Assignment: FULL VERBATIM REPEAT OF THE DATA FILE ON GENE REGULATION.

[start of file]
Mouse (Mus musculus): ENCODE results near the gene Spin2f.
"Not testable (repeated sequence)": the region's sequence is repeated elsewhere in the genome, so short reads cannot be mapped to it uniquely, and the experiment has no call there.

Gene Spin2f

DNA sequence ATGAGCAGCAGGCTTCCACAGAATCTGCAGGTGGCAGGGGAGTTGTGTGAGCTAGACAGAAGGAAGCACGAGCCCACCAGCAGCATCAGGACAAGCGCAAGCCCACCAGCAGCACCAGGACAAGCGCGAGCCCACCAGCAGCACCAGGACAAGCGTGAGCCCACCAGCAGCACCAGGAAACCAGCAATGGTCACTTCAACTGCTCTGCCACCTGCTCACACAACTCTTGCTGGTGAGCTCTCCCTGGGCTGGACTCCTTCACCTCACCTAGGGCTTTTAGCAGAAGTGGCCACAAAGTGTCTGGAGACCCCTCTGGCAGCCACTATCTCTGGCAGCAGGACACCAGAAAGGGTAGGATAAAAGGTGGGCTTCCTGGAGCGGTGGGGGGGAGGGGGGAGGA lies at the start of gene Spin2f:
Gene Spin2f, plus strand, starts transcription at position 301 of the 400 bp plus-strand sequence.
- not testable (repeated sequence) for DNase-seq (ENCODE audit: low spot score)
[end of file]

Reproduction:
Mouse (Mus musculus): ENCODE results near the gene Spin2f.
"Not testable (repeated sequence)": the region's sequence is repeated elsewhere in the genome, so short reads cannot be mapped to it uniquely, and the experiment has no call there.

Gene Spin2f

DNA sequence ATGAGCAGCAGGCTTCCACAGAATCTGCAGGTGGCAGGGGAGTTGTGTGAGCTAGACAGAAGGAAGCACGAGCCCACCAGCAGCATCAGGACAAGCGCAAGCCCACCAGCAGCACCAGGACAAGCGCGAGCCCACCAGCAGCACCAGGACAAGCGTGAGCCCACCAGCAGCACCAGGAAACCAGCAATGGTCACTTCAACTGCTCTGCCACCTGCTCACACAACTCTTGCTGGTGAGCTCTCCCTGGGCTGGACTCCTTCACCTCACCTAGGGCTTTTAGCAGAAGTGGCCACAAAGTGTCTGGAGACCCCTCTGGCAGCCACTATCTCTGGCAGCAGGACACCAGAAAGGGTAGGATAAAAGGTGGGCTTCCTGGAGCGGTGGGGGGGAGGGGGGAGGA lies at the start of gene Spin2f:
Gene Spin2f, plus strand, starts transcription at position 301 of the 400 bp plus-strand sequence.
- not testable (repeated sequence) for DNase-seq (ENCODE audit: low spot score)